The system for monitoring adverse events in oncology clinical trials is in urgent need of reform, contend the authors of a commentary recently published by Journal of Clinical Oncology. Ronald M. Witteles, MD, and Melinda Telli, MD, both of Stanford University School of Medicine in Stanford, California, used the example of sunitinib (Sutent) to showcase the need for standardized measurements of the potential toxicity of cancer drugs during clinical trials in order to prevent the publication of misleading results.

Used in the treatment of renal cell carcinoma, gastrointestinal stromal tumors, and pancreatic neuroendocrine tumors, sunitinib is associated with cardiac toxicity. However, the FDA labeling for the drug warned of a much higher incidence of such problems than were reported in the clinical trials, according to Witteles and Telli.

“[Sunitinib and other cancer-fighting agents that are prone to the same underreporting of side effects] are exceptionally useful drugs, but clinicians need to know the full array of possible cardiac side effects so that they can monitor cardiac function appropriately and consider starting cardiac medications or [with]holding the anticancer therapy altogether when necessary,” explained Witteles in a separate statement.

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Witteles and Telli noted in their commentary that “few practitioners comprehensively read package inserts for the drugs they prescribe,” often relying instead on the information presented in journal articles.

In the case of sunitinib, the authors identified problems with the Common Terminology Criteria for Adverse Events (CTCAE) as one reason for the differences between reported rates of cardiac toxicity. The CTCAE aims to achieve consistency in the reporting of adverse events in all oncology clinical trials, but Witteles and Telli described how a hypothetical patient who develops an asymptomatic treatment-emergent left ventricular ejection fraction (LVEF) drop from 60% to 35% could be reported in three different ways under the system, depending on the interpretation of the study investigators. One of those ways classifies the reaction as a grade 0 event, another as a grade 1 event, and the third as a grade 3 event.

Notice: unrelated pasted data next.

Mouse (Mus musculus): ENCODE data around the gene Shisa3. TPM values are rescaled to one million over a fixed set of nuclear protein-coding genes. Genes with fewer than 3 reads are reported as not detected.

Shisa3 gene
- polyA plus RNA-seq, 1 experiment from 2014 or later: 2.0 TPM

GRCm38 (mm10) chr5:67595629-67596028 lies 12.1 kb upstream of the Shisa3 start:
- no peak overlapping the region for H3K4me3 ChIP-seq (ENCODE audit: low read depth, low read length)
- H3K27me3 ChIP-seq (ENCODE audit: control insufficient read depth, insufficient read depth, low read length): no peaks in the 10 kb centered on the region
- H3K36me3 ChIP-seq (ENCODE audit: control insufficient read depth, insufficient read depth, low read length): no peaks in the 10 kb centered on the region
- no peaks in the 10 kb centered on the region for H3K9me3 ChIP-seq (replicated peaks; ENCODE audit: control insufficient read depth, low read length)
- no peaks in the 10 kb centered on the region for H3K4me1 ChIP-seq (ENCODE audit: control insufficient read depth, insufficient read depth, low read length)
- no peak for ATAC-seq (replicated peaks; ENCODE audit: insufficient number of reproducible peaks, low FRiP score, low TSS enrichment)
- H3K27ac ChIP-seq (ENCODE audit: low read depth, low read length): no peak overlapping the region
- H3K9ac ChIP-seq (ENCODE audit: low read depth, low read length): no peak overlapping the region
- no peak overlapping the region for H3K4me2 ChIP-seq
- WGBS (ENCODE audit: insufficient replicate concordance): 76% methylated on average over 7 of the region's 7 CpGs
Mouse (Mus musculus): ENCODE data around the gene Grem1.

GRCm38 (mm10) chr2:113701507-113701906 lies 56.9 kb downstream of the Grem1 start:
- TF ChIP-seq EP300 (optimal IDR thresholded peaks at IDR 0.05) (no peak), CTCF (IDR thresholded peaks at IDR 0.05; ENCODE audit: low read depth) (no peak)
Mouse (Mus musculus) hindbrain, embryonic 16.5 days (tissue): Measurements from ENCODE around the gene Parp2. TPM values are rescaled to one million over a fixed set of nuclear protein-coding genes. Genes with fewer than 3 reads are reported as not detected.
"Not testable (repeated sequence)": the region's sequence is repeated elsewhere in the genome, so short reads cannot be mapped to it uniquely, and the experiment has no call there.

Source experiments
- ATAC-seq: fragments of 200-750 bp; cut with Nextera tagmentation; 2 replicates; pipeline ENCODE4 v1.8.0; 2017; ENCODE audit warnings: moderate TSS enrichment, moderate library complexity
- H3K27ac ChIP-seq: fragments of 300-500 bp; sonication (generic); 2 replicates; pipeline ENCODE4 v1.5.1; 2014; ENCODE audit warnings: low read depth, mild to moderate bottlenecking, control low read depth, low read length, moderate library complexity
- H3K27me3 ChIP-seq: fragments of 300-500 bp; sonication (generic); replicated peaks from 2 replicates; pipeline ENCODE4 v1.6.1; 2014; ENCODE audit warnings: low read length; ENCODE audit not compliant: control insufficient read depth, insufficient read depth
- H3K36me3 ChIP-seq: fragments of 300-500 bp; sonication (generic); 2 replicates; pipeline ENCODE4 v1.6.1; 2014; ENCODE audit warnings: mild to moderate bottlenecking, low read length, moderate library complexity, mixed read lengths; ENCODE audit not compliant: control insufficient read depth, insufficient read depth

Witteles and Telli also pointed out that the clinical trial reporting system relies heavily on investigator judgment for reporting adverse events. Many side effects, such as edema and dyspnea, can’t be validated by objective data the way events such as LVEF declines and hypokalemia can.

Finally, in the case of heart failure in particular, symptoms can easily be misattributed to noncardiac adverse effects from cancer therapies or to effects of the malignancy itself.

Witteles and Telli proposed solutions to help reduce disparities in the reporting of adverse events for cancer drugs. One such recommendation is to have routine cardiac monitoring built into any drug trial in which there has been an indication of heart toxicity.